Beijing’s disabled face many hurdles
If you’ve read any of my previous posts, you’ll know that I am a big fan of Beijing – as is my best friend. Since touching down at Capital Airport last year, we have both fallen head over heels in love with the city. Jianbing for breakfast followed by a stroll through Jinshan Park, shopping at Xiù shuǐjiē and dinner at Donghuamen night market, Da Dong duck restaurant or any one of Beijing’s 60,000 restaurants where you can eat like a king for humble prices – what’s not to love?. Sure, from time to time we might moan (like many Beijingers) about the traffic, pollution, corruption, rising cost of living and conjure up other cities where life is cheaper and cleaner, but the bottom line is this: in Beijing you have everything you want in terms of activity and accessibility and you can’t put a price on that. And if visitors ever had the audacity to breathe a bad word about Beijing, we would bristle and tersely tell them that if they didn’t like China’s cosmopolitan capital, planes and trains depart approximately every four minutes thank you very much.
But in recent weeks, our love affair with Beijing has cooled. To be more specific, ever since my friend broke her ankle and, unable to get to grips with clutches, has taken to a wheel chair, cracks have appeared in Beijing’s armoury. For the fact of the matter is that while Beijing positively welcomes professionals and families, the capital it seems isn’t quite so keen on courting anyone with a disability – as we have discovered to our dismay.
I’m always astounded by the thousands of years of history at my feet when I visit big blockbuster sights like the Forbidden City, Tiananmen Square, Temple of Heaven and Great Wall. But I’m newly astounded by how these global icons are no go destinations for wheelchair users. They’re not alone: almost all of the shops, cafes and restaurants that we wanted to enter on Nanluoguxiang last week-end were without wheelchair friendly ramps or slopes – and don’t even get me started on the subject of the toilets. Squat hutong toilets and wheelchairs equals a recipe for disaster. Worst still was the constant snapping. My friend, in her wheelchair, was photographed by curious strangers – often from a distance – on countless occasions which suggests that disabled people have long been hidden from society. Of course my friend is fortunate in that her disability is a temporary state rather than a permanent one. In six weeks she’ll be back on her feet (or rather bike) and able to venture wherever she so pleases. But what of Beijing’s permanently disabled population?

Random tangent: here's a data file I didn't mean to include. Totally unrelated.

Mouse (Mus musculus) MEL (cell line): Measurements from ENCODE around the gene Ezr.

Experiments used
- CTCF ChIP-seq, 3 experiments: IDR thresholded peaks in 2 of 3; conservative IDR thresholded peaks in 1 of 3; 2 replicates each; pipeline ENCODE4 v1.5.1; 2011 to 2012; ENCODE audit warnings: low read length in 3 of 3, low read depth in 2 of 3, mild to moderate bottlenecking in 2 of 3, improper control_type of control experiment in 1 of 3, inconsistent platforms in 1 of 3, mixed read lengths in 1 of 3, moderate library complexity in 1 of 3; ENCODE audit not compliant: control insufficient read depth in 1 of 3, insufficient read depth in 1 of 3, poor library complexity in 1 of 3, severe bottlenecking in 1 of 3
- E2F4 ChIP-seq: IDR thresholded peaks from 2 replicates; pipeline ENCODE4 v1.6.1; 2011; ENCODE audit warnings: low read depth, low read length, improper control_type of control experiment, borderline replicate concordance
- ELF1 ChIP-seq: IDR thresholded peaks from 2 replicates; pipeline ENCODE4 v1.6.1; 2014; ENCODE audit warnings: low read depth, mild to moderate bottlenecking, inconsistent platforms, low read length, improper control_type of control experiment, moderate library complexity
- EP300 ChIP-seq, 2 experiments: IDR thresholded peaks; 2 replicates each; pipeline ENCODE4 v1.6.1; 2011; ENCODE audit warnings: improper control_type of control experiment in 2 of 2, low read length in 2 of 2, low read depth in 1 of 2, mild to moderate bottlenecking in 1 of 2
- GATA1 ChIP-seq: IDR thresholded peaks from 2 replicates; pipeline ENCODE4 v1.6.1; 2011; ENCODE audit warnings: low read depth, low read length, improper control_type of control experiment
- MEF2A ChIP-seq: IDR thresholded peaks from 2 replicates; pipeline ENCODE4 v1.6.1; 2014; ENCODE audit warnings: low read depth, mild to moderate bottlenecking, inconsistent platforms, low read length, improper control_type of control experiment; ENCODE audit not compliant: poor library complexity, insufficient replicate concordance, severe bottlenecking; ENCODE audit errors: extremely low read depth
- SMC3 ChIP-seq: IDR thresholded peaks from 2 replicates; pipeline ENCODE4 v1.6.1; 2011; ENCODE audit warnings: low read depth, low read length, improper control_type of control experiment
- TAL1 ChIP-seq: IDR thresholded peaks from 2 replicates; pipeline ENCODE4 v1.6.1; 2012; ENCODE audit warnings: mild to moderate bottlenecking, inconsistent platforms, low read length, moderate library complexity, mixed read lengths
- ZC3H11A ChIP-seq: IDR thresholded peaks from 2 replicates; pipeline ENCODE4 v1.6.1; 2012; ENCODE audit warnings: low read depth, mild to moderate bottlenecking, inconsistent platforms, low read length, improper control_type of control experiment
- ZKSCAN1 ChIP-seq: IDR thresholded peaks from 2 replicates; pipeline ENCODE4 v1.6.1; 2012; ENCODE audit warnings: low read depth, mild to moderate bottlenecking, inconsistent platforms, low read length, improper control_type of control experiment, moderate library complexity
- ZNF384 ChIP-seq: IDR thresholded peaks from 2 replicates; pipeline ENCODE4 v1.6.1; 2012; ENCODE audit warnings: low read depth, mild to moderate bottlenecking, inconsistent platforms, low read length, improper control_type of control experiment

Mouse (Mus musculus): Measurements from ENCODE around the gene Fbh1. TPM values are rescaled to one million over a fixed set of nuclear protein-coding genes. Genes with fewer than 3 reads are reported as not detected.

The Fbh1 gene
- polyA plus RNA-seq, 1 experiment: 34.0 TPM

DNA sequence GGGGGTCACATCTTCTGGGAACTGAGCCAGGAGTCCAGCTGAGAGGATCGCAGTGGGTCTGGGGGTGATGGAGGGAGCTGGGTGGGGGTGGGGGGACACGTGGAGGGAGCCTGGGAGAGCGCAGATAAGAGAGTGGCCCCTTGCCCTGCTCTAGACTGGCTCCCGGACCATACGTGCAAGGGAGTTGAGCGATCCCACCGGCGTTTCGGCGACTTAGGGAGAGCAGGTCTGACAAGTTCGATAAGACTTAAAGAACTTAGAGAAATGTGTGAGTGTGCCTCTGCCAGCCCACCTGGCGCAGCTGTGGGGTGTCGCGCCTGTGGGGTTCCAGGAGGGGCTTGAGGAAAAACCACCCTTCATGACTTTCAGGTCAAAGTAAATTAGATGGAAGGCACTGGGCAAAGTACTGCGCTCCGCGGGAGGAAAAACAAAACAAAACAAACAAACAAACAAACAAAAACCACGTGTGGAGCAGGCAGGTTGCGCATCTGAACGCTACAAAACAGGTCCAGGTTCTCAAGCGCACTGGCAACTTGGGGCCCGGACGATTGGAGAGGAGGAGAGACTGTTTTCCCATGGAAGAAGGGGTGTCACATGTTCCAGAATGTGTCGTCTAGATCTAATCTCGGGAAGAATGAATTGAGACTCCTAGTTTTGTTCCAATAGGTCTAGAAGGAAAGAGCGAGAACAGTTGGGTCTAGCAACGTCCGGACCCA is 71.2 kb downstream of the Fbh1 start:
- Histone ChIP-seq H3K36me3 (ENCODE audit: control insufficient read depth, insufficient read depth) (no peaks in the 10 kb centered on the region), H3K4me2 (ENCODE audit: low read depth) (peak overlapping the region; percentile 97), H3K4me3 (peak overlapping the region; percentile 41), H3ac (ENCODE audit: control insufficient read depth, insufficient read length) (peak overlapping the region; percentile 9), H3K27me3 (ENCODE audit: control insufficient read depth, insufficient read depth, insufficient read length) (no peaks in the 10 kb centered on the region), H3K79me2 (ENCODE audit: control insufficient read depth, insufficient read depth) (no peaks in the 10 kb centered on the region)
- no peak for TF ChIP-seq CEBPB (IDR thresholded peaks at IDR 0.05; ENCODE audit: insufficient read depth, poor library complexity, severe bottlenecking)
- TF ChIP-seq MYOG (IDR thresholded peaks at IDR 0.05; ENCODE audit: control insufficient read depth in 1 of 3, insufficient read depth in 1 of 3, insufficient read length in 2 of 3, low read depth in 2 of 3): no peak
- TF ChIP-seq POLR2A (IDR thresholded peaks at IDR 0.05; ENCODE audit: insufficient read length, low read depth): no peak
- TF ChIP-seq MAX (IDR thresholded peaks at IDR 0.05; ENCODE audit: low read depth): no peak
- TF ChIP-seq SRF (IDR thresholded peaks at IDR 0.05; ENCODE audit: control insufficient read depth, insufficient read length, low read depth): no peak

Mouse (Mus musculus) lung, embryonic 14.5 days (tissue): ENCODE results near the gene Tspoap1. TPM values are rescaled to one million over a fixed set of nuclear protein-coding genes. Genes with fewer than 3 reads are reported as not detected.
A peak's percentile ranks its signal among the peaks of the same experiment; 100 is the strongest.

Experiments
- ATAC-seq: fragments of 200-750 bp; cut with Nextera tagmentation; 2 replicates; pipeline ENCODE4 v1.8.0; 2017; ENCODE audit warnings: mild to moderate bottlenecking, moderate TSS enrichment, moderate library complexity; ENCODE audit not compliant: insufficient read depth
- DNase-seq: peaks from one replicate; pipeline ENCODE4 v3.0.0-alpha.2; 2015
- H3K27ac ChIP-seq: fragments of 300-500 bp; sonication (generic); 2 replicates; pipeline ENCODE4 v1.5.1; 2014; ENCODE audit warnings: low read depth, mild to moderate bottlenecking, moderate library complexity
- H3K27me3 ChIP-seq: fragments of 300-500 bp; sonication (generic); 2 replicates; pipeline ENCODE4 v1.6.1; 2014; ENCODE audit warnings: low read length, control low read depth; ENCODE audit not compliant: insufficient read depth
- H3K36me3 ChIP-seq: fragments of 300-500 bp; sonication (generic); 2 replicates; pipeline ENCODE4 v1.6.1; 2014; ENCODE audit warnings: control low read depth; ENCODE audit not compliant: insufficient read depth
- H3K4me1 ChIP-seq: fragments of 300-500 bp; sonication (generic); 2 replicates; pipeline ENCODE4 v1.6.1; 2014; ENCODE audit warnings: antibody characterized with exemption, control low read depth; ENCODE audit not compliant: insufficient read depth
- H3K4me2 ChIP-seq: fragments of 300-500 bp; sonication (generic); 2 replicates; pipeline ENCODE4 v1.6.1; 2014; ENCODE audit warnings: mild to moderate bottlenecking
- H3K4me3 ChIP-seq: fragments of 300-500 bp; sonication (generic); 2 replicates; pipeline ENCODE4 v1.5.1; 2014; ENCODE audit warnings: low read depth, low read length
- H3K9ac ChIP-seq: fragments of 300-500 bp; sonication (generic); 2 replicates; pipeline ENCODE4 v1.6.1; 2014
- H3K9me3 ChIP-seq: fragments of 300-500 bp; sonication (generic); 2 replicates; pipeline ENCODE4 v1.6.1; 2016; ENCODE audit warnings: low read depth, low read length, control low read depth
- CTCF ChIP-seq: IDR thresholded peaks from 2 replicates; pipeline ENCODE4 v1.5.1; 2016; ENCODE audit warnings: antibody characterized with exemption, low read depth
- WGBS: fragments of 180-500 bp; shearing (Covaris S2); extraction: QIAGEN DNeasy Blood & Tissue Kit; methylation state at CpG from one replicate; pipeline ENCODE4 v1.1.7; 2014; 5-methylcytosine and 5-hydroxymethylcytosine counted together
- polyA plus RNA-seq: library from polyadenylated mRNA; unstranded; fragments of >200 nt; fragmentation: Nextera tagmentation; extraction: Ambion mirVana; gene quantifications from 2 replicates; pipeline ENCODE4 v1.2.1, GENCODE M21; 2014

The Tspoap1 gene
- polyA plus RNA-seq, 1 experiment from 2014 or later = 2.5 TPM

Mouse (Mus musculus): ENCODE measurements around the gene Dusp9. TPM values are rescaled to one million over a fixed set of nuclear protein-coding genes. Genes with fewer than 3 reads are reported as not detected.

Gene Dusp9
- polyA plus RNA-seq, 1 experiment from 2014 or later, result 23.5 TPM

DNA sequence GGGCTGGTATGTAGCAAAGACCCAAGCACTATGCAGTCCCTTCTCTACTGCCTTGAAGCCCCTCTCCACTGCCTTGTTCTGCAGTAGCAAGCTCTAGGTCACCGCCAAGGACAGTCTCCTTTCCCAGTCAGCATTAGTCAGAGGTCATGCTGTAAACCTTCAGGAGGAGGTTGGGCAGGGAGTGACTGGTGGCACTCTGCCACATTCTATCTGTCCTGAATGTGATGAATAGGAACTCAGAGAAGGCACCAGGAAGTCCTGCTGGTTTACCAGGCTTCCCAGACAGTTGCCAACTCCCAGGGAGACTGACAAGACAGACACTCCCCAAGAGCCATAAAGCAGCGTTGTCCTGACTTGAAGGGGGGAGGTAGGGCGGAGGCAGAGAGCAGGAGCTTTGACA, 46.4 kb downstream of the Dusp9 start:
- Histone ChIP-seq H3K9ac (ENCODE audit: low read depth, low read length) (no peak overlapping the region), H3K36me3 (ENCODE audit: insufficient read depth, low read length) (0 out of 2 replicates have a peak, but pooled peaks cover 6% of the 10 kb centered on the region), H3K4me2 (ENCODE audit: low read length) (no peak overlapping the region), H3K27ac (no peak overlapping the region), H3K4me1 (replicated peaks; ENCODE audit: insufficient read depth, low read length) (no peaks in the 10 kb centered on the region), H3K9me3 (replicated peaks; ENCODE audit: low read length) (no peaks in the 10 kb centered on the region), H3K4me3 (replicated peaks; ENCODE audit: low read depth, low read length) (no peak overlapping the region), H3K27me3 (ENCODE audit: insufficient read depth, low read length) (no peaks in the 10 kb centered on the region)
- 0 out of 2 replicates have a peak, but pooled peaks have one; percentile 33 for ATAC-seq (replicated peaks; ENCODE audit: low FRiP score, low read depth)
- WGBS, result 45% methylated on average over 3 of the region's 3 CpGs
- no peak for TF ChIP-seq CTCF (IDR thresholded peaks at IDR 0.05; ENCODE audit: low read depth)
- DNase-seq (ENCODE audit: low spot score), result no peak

It’s all such a shame. Beijing is striving forward in so many respects; check out cutting edge architecture such as the CCTV building and the Bird’s Nest Olympic Stadium for starters. Sadly, if our experience is anything to go by, when it comes to disability rights the city still has a long, long way to go…